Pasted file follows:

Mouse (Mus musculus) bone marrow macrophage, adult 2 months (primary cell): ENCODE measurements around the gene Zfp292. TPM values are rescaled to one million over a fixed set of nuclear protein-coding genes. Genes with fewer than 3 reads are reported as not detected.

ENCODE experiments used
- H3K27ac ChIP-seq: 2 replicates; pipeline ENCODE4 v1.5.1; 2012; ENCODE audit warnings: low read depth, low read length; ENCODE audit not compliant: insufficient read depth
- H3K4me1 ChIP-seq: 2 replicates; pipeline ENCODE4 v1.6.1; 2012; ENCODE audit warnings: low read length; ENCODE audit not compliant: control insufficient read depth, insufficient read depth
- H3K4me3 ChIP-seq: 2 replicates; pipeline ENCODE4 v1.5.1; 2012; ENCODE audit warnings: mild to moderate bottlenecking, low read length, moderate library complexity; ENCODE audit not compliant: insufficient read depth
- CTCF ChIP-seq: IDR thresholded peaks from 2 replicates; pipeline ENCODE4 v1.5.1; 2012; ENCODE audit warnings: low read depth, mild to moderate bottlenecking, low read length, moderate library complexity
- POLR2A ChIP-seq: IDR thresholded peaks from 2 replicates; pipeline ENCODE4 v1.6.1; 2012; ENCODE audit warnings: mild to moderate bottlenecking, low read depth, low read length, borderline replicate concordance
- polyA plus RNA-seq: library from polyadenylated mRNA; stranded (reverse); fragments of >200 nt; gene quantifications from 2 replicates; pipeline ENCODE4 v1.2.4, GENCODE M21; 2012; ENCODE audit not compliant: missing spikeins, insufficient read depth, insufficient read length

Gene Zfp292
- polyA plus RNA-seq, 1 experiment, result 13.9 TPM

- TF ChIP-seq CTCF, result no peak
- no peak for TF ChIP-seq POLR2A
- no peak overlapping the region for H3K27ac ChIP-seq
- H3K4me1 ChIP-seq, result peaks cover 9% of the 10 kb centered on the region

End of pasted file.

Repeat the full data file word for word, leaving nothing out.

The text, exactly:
Mouse (Mus musculus) bone marrow macrophage, adult 2 months (primary cell): ENCODE measurements around the gene Zfp292. TPM values are rescaled to one million over a fixed set of nuclear protein-coding genes. Genes with fewer than 3 reads are reported as not detected.

ENCODE experiments used
- H3K27ac ChIP-seq: 2 replicates; pipeline ENCODE4 v1.5.1; 2012; ENCODE audit warnings: low read depth, low read length; ENCODE audit not compliant: insufficient read depth
- H3K4me1 ChIP-seq: 2 replicates; pipeline ENCODE4 v1.6.1; 2012; ENCODE audit warnings: low read length; ENCODE audit not compliant: control insufficient read depth, insufficient read depth
- H3K4me3 ChIP-seq: 2 replicates; pipeline ENCODE4 v1.5.1; 2012; ENCODE audit warnings: mild to moderate bottlenecking, low read length, moderate library complexity; ENCODE audit not compliant: insufficient read depth
- CTCF ChIP-seq: IDR thresholded peaks from 2 replicates; pipeline ENCODE4 v1.5.1; 2012; ENCODE audit warnings: low read depth, mild to moderate bottlenecking, low read length, moderate library complexity
- POLR2A ChIP-seq: IDR thresholded peaks from 2 replicates; pipeline ENCODE4 v1.6.1; 2012; ENCODE audit warnings: mild to moderate bottlenecking, low read depth, low read length, borderline replicate concordance
- polyA plus RNA-seq: library from polyadenylated mRNA; stranded (reverse); fragments of >200 nt; gene quantifications from 2 replicates; pipeline ENCODE4 v1.2.4, GENCODE M21; 2012; ENCODE audit not compliant: missing spikeins, insufficient read depth, insufficient read length

Gene Zfp292
- polyA plus RNA-seq, 1 experiment, result 13.9 TPM

- TF ChIP-seq CTCF, result no peak
- no peak for TF ChIP-seq POLR2A
- no peak overlapping the region for H3K27ac ChIP-seq
- H3K4me1 ChIP-seq, result peaks cover 9% of the 10 kb centered on the region